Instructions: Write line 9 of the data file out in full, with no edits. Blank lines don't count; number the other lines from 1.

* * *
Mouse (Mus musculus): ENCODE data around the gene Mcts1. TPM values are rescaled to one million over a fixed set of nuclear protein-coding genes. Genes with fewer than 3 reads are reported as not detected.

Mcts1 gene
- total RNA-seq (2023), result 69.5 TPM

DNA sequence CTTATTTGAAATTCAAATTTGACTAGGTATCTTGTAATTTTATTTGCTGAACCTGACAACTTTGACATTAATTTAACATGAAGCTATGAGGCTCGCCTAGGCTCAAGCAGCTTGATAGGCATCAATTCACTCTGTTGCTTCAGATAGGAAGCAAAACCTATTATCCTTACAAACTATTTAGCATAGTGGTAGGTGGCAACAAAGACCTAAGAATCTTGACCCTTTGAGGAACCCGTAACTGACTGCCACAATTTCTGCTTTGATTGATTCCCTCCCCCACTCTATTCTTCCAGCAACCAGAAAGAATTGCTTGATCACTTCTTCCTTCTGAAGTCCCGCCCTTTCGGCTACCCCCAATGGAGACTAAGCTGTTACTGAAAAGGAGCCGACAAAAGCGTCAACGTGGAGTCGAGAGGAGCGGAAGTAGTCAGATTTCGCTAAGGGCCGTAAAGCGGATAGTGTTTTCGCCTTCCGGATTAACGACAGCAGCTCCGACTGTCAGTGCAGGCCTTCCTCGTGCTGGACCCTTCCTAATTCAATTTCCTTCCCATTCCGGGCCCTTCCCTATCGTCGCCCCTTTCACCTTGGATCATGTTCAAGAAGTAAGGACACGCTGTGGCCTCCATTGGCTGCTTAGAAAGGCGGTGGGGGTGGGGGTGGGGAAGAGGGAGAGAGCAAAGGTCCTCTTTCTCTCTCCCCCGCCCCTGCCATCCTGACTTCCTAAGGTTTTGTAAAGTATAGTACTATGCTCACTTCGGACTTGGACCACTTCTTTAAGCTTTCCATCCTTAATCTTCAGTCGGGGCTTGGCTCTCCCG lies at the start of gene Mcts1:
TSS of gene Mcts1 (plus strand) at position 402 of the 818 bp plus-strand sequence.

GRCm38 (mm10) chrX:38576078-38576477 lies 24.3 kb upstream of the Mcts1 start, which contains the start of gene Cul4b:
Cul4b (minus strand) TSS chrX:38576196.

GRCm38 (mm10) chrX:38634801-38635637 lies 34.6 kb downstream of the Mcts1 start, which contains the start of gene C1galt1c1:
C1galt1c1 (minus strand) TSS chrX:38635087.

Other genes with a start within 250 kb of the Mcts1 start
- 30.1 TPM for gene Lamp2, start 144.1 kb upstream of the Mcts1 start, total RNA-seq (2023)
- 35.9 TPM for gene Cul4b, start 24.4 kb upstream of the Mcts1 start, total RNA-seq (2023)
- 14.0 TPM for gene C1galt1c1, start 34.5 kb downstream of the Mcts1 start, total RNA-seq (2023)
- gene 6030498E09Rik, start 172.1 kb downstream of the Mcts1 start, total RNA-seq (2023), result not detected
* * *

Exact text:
C1galt1c1 (minus strand) TSS chrX:38635087.